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Curse of the Golden Flower [Blu-ray]  [US Import] 
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Chinese director Zhang Yimou ends his bid to outfly Crouching Tiger, Hidden Dragon with Curse Of The Golden Flower, the third in his Wuxia (the Chinese style of flying and fighting) films. Much like Hero and House Of Flying Daggers, it is drenched in colours so dazzling, and boasts action scenes so exhilarating, that you can almost forgive any shortcomings in the story. Almost. Despite its grandeur, this film is in many ways the least rewarding of the three.
Set in Chinas tenth century Tang dynasty, the story sees Chow Yun Fats emperor trying to poison his wife, a trussed-up and progressively unstable Gong Li, who is having an affair with her step-son Wan, and trying to manoeuvre her other son Jai against his tyrannical father. Lets just say that it gets more complicated from there on in, and involves lots of running through endless corridors, but really, its best to just sit back and let that intense visual style work its magic.
Swapping action for dramatic intrigue might have been Yimous mistake, but theres no mistaking his knack for breath-taking cinematography. Even if purely on a visual scale, Golden Flower still manages to captivate, and the final battle scene is at least worth the slightly overlong wait. Die hard fans of these films might feel a bit stiffed, but everyone else wont be short of eye candy. --Luke Mawson --This text refers to the DVD edition.
In 2004, Zhang Yimou caused a sensation with his astonishing House of Flying Daggers, and his Curse of the Golden Flower is yet another dazzling, visually stunning film. Calling again upon the talents of the striking Gong Li, Yimou tells an epic tale of lust and power set in the opulent world of the Later Tang dynasty. The plot follows the story of the Emperor (Chow Yun Fat) and his Empress (Li) and the tragic disintegration of their royal family--whose problems go far beyond the merely dysfunctional. For starters, the ailing Empress has long been having an affair with her stepson, the Crown Prince Wan (Liu Ye). Unbeknownst to her, Wan has been dallying with the Imperial Doctor's daughter (Li Man), and has plans to escape the palace with her. Meanwhile, the Emperor himself has just returned from a long trip, and while relations with his wife are obviously icy, it becomes clear that his plans for her are far more ominous than she could ever imagine. Everyone involved has a secret plan for either escape or domination, resulting in an explosive ending wherein the darkest family secrets are revealed and horrifically bloody battles are waged both inside and outside the walls of the sparkling, gold-encrusted palace. Yimou appears to be trying to balance his flair for telling an emotional story with his talent for thrilling, detail-driven action sequences, and while Curse's plot does at times seem close to that of a soap opera, the phenomenal performances and breathtaking visuals are more than enough to power the film forward. Fans of Yimou's quieter work (Riding Along For Thousands of Miles) are likely to enjoy the dramatic exploration of family relationships, while there are still plenty of hissing ninjas to satisfy Daggers enthusiasts. --This text refers to the DVD edition.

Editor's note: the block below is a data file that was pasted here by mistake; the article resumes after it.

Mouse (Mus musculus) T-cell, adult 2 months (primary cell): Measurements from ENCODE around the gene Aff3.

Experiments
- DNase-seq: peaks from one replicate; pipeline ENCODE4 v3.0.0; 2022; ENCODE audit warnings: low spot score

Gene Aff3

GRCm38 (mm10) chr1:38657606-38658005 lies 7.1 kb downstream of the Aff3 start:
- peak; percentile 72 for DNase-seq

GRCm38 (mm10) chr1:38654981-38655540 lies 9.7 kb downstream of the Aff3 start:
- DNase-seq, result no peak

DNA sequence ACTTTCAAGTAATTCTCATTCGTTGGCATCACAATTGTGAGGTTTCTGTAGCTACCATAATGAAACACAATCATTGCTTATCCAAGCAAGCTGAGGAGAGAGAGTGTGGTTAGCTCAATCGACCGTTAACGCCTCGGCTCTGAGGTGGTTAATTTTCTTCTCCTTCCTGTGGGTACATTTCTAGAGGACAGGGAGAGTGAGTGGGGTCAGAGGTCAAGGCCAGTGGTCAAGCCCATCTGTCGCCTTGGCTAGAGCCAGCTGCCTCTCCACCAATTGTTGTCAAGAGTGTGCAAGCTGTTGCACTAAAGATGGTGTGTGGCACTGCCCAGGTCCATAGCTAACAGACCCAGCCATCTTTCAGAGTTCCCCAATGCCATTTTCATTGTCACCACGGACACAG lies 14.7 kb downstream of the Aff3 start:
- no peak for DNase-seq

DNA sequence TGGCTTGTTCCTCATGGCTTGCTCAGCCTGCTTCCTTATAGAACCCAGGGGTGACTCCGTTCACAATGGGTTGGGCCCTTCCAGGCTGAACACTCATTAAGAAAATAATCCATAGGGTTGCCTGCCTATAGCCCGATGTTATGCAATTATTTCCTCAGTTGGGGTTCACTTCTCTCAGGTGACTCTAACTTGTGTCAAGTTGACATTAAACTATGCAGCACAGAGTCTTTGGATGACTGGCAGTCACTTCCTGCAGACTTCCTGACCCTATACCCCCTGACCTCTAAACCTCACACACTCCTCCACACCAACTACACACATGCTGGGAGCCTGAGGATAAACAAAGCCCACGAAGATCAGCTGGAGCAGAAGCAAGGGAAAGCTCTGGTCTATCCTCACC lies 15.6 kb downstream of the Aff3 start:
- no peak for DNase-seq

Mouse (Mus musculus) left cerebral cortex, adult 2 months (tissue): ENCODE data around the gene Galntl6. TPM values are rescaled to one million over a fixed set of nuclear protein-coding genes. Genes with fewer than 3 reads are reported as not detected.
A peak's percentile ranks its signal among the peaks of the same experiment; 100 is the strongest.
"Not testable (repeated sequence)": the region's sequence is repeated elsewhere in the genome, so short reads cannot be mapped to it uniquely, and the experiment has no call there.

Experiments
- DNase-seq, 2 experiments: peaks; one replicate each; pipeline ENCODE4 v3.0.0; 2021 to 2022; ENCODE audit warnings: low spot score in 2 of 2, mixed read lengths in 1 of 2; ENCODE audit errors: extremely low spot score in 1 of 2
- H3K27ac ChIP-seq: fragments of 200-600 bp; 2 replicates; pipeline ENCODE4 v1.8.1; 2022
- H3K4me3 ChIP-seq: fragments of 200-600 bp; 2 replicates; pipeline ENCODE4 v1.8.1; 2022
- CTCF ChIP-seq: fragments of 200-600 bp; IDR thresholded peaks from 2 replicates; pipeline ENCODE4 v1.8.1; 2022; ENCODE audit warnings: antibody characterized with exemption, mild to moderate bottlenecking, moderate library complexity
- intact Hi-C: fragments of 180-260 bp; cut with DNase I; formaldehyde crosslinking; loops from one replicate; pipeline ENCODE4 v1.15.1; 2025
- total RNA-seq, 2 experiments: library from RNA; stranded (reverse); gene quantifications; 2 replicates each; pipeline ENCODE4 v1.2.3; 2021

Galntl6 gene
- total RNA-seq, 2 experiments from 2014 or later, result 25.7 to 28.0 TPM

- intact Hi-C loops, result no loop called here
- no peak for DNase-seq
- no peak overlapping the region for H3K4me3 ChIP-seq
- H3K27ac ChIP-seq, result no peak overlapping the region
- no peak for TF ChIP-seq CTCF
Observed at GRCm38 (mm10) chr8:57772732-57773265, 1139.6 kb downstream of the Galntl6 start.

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Top customer reviews
With 'pomp and ceromony' backed up with an 'extravagant
set' and 'lavish costumes'
In my opinion this fabulous spectacle eclipses many of its previous contempories.
The use of coulours,the musical chants, brilliant.
And do you know what, the story line is probably one of the strongest seen yet for this style of cinema magic, the
fight scenes are also so impressive.
All of which, without spoiling the plot, is why i have awarded the film '5 stars'
(If you love Martial-Art spectacles, this could be for you.
As usual with Yimou, the moral of the tale is ambiguous: on one level it could be don't go against the natural order, no matter how unfair it seems (father knows best, even if he is poisoning mum), on another it could be know your place no matter how inexplicably cruel you may find the ruling regime. Or it could just be a good old-fashioned tragedy with unhappy endings all round. On a more dramatically successful film maybe the ambiguity wouldn't be so niggling, but with such huge resources thrown at it to such little effect, you feel that it should all add up to SOMETHING.